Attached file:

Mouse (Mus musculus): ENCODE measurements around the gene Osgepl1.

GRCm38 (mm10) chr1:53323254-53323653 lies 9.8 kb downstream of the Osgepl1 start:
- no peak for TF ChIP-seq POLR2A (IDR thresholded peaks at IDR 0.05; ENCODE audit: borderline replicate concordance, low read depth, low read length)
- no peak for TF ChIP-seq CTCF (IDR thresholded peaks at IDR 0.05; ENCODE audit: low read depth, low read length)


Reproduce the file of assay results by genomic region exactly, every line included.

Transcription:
Mouse (Mus musculus): ENCODE measurements around the gene Osgepl1.

GRCm38 (mm10) chr1:53323254-53323653 lies 9.8 kb downstream of the Osgepl1 start:
- no peak for TF ChIP-seq POLR2A (IDR thresholded peaks at IDR 0.05; ENCODE audit: borderline replicate concordance, low read depth, low read length)
- no peak for TF ChIP-seq CTCF (IDR thresholded peaks at IDR 0.05; ENCODE audit: low read depth, low read length)